EVERGREY – Don’t Be Afraid Of The Dark
June 29, 2022, a month ago
Sweden's Evergrey have a rich history of being misunderstood. This isn't a bad thing, as it has prevented them from being filed away conveniently in a box stamped (insert preferred metal sub-genre here) over the course of their 24-year career. Dig through the band's catalogue of 13 albums and you'll hear everything metal from progressive to power to symphonic to goth, possibly all on the same album. Evergrey's latest offering continues this tradition with A Heartless Portrait (The Orphean Testament), a crushing riff-heavy, brooding, dark yet somehow upbeat (!) offering of ten songs that once again take the listener on a journey. Par for the course if you know your Evergrey. Talk to metalheads outside of the band's fanbase, however, and one often get the impression people have no idea where to put Evergrey in the grand scheme of things.
"That's probably true, and it is a grey area, absolutely," drummer Jonas Ekdahl agrees. "We have so many elements in our music that it's as if we have three bands in one band. That's a strength as far as I'm concerned because we have such a big pallet to draw from when we make music, and we're not afraid to use it. Whether it's super soft piano parts to aggressive, heavy riffing we can do whatever you want, and yeah, when it's not that obvious in the music we play some people have a hard time categorizing it. We probably do confuse some people but it's not intentional. We just like our music that way (laughs). Our goal is just to be true to ourselves and write what we feel at that moment and get it out of our system."
And no matter what the press releases and Wikipedia tell you, don't call Evergrey a progressive metal band.
"Especially if you think about what stands for progressive metal today," says Ekdahl, "because that genre has really progressed, pardon the pun. It's amazing how far that genre has come in the last 10 or 15 years. Those musicians are so skilled with what they do, and we're too lazy to be a progressive band (laughs)."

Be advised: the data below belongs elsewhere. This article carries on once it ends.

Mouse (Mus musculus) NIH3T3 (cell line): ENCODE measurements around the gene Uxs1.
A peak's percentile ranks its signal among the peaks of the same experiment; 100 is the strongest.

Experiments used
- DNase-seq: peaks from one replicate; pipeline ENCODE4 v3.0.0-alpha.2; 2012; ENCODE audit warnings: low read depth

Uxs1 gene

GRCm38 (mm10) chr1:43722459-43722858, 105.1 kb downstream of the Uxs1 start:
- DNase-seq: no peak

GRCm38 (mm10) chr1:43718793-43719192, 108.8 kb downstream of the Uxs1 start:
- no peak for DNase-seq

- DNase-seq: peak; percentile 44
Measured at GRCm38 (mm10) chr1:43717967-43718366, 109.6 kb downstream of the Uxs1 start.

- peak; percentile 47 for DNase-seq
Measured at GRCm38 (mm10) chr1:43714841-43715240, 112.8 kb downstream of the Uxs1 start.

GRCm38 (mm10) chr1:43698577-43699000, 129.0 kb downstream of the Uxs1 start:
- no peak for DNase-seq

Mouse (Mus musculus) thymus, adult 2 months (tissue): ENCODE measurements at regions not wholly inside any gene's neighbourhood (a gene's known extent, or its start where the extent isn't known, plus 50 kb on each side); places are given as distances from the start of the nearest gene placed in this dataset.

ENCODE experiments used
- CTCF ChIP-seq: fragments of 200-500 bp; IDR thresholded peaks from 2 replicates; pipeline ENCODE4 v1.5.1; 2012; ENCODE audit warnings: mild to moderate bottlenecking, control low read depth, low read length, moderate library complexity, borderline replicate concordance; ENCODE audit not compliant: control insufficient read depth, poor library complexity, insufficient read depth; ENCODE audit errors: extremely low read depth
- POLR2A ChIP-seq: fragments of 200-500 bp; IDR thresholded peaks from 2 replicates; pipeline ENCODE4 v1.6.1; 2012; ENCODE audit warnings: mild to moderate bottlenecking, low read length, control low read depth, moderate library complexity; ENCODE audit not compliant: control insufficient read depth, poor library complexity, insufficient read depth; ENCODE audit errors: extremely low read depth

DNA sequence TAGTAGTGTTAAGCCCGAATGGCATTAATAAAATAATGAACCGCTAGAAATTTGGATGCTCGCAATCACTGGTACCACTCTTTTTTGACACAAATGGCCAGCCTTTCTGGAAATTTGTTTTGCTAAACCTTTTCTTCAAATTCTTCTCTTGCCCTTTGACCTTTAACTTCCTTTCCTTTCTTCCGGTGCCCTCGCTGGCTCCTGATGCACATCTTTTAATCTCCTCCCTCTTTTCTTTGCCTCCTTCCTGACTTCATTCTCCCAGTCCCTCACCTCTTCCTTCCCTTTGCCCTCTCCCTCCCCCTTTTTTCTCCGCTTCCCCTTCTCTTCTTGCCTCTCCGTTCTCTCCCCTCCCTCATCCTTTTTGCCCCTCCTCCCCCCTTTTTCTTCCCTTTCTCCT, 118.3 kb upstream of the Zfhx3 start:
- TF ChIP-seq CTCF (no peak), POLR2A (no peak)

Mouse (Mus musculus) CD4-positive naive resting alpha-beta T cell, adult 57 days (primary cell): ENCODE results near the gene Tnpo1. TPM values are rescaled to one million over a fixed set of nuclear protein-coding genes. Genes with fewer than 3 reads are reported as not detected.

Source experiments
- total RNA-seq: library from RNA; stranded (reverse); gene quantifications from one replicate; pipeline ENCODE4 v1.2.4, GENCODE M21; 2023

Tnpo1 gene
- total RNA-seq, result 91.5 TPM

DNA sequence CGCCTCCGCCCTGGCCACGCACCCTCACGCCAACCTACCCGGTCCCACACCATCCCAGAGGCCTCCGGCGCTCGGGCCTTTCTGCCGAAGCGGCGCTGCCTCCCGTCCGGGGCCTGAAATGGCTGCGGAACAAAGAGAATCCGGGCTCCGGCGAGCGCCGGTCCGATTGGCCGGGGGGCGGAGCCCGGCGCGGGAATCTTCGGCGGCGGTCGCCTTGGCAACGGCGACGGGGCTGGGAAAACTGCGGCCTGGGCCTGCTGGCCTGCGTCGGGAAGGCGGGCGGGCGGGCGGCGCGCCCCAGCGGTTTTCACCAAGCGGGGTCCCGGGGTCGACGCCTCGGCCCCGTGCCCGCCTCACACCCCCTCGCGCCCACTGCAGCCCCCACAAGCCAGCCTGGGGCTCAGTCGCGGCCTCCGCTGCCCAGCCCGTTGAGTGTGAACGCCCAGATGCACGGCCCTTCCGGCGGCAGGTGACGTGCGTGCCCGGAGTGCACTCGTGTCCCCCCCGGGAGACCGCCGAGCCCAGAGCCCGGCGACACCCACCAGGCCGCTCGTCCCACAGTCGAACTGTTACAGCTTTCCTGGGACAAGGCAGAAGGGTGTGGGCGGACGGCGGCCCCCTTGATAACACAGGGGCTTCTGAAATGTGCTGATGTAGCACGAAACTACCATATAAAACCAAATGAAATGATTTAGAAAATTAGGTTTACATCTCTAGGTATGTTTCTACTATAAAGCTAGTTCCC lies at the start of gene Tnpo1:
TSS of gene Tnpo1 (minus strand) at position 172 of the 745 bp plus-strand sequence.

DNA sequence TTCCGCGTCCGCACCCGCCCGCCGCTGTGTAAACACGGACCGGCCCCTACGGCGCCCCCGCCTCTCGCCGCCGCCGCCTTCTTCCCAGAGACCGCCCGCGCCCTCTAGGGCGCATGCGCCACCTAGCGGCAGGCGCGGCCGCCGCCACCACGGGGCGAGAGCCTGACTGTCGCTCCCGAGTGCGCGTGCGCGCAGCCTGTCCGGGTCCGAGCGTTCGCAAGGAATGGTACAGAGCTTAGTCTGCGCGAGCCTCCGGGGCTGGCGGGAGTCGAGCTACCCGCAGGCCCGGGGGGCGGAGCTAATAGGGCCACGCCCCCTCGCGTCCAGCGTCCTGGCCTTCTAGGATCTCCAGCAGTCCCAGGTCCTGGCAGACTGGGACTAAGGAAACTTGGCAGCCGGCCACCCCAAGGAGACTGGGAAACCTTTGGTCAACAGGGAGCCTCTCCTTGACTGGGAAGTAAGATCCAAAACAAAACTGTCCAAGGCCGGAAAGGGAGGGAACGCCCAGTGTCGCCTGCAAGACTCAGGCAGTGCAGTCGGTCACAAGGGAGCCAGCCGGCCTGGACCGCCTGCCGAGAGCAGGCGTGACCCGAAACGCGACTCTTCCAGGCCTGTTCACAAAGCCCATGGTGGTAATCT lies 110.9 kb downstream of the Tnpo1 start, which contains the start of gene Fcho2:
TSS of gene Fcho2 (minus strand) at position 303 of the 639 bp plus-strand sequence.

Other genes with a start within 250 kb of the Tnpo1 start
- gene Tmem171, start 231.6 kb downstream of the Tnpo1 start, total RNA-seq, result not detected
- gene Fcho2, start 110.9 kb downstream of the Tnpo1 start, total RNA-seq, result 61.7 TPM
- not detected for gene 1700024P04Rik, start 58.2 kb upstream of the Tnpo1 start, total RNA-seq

Evergrey is consistent when it comes to releasing quality music, with A Heartless Portrait (The Orphean Testament) following neatly in the footsteps of their previous outings, Escape Of The Phoenix (2021), The Atlantic (2019) and The Storm Within (2016). There's no question the band had set the bar very high for themselves with the last record.
"I would say so, definitely. At the time I wasn't aware of how good it actually was; maybe I felt it. That sounds weird or vague but it's hard to express. I knew we didn't write a bad album; it felt good and it sounded great, so we were very relaxed about the whole thing. At the same time, we worked our asses off. So, I'd say because of how the last album turned out we had even more confidence going in to do the new one."
A Heartless Portrait surfaced little more than a year after Escape Of The Phoenix, which is highly unusual in this day and age for any band. One can, of course, blame a certain global pandemic for leaving Evergrey with more than enough downtime to write new music, but Ekdahl reveals they pushed forward due to an entirely unrelated situation.